Design we love: Buddha machines

Maybe there ought to be a column in this blog called Design That Simply Catches Our Fancy—a place to explore objects that, while they may not kick the history of design ahead by much, are, nevertheless, attractive and pleasing.

Like the Buddha Machine. We noticed a table full of them at INabstracto on Queen West the other day: small, brightly coloured, pocket-size devices (the speaker-holes tagged them as sound devices) for…well…for what?

It turns out the objects are Buddha Machines. Which is as paradoxical a name as you’ll find anywhere.

What are Buddha Machines? They are small loop players with one on-off button and the miniscule speaker we mentioned. As first introduced in 2005—by the Beijing-based music duo of Christian Virant and Zhang Jian (two pioneers of electronic music in China)—the Buddha machine contained a chip which held nine digitally encoded drones, ranging from 5 seconds to 40 seconds each (the “Buddha” name stemming from the meditation-inducing chants and vocal “loops” heard in Buddhist temples). The 2010 edition—shown here—replaced the electronic drones with loops—we’re getting all this from Google, by the way—performed on the Gu Qin, an “ancient classical Chinese instrument.”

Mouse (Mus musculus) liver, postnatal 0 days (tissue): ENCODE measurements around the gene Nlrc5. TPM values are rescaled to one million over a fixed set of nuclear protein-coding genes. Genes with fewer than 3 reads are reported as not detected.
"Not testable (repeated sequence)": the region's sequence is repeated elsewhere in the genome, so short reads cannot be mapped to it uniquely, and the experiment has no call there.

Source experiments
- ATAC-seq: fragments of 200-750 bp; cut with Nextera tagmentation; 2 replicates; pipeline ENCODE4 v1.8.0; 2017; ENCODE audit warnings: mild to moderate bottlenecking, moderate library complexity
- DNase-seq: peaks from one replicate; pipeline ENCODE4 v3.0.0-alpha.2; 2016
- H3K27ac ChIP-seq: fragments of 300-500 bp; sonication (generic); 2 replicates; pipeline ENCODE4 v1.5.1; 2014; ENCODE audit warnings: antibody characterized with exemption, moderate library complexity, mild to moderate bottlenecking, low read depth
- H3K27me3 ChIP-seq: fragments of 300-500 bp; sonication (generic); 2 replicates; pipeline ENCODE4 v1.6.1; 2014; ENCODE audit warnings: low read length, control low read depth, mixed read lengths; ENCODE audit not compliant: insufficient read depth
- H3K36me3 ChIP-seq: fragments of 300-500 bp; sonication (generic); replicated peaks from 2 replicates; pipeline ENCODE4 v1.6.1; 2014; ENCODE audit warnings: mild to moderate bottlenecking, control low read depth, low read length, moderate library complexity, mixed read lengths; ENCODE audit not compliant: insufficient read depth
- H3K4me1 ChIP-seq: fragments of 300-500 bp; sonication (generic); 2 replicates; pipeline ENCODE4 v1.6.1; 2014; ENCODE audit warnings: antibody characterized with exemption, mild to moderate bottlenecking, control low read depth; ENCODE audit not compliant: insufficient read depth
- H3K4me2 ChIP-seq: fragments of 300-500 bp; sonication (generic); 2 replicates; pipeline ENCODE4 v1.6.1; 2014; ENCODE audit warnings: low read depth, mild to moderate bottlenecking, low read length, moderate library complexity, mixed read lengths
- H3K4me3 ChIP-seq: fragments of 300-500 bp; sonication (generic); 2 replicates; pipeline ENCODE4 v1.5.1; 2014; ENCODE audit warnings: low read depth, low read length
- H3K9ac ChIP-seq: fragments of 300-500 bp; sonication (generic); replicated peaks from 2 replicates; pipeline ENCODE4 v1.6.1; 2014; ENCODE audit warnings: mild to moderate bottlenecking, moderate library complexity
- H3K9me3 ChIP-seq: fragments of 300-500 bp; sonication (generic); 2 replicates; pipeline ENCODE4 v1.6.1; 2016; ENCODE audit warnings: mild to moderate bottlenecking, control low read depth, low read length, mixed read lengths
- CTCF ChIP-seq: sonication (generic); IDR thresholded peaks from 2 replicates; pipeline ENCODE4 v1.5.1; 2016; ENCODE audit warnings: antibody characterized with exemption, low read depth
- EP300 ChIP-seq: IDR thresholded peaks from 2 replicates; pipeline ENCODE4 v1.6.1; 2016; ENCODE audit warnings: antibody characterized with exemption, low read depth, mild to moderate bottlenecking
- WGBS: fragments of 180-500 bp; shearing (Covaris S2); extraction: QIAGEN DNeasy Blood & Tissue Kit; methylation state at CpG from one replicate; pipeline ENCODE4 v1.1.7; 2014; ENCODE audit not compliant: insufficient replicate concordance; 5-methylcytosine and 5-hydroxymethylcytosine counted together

Pick one up at INabstracto and hold it up to your ear like a conch shell. You won’t hear the ocean, but you will hear a haunting, pleasingly formless, insinuating kind of sound—somewhere between music and the sounds of your own consciousness taking a big breath and relaxing. Perfect for busy, harried condo-dwellers., yes? Buddha Machines cost $35.38.
INabstracto Mid Century Modern Furniture & Design is at 1160 Queen St. West